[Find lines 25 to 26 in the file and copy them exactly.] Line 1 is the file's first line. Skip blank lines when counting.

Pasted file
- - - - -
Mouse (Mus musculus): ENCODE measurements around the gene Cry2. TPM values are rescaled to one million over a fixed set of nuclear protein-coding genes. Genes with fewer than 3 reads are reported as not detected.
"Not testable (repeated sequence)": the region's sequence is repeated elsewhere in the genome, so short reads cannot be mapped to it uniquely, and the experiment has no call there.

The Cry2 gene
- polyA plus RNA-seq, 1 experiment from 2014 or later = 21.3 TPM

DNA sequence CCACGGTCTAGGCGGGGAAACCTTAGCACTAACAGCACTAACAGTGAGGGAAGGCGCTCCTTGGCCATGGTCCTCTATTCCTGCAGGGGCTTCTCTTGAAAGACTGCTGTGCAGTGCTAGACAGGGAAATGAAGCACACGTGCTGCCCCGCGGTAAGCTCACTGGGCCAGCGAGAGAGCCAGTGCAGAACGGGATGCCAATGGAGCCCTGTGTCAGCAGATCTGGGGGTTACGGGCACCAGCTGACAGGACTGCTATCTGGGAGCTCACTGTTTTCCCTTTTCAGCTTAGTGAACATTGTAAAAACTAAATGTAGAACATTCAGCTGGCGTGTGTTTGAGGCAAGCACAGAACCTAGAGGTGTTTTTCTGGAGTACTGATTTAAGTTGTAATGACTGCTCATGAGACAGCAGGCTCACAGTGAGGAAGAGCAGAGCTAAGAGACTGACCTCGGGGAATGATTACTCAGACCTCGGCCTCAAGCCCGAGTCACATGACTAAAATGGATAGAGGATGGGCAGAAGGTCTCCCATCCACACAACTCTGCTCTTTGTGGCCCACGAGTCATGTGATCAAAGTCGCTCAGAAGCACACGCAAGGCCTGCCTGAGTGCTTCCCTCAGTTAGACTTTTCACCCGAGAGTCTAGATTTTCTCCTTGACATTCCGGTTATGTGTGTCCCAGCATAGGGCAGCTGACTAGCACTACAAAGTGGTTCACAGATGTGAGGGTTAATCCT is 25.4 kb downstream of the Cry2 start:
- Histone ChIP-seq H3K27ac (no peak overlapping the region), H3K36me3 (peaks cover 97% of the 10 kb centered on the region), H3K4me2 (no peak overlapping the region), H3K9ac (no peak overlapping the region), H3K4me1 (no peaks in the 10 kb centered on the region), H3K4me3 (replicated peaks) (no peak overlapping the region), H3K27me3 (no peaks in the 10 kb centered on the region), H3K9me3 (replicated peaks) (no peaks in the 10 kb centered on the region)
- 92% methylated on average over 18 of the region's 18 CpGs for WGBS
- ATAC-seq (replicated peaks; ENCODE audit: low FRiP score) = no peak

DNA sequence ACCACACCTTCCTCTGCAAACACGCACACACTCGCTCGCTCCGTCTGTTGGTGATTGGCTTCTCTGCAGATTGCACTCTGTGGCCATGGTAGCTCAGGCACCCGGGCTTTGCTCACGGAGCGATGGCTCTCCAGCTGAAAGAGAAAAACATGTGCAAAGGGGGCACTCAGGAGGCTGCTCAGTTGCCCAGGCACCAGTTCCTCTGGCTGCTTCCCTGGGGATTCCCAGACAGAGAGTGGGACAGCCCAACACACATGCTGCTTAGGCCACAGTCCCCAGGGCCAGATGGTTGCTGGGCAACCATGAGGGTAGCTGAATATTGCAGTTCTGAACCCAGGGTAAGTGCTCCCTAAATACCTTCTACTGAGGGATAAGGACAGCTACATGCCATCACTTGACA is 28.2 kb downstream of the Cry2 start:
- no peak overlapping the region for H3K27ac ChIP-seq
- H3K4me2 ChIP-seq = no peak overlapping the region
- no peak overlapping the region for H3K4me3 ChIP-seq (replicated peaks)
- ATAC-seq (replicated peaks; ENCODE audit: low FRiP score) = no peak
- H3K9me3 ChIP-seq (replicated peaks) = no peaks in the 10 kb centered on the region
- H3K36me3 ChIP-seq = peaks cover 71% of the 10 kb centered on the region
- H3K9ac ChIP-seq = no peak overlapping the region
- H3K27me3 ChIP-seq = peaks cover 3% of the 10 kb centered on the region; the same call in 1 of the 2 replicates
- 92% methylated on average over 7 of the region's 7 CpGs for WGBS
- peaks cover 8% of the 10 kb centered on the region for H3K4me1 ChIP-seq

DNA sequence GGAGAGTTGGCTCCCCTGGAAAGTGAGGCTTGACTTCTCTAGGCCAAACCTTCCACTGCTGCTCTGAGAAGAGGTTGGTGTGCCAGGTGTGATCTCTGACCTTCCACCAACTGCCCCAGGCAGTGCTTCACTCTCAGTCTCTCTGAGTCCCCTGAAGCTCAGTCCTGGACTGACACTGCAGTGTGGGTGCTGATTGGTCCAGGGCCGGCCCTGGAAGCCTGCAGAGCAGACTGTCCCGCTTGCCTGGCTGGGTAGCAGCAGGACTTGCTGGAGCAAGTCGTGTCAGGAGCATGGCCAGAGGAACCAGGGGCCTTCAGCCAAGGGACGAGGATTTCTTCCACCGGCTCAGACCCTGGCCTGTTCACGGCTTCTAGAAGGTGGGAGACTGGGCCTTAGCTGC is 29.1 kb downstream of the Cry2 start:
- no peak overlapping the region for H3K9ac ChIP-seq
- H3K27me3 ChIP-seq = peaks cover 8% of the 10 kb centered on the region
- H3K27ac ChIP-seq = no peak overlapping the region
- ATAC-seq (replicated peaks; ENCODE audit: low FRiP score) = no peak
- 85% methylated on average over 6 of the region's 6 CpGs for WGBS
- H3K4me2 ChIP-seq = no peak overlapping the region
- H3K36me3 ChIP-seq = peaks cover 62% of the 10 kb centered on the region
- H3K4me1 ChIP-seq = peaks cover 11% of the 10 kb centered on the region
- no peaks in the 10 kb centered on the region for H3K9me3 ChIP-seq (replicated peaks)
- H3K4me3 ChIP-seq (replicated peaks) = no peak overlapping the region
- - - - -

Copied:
- 85% methylated on average over 6 of the region's 6 CpGs for WGBS
- H3K4me2 ChIP-seq = no peak overlapping the region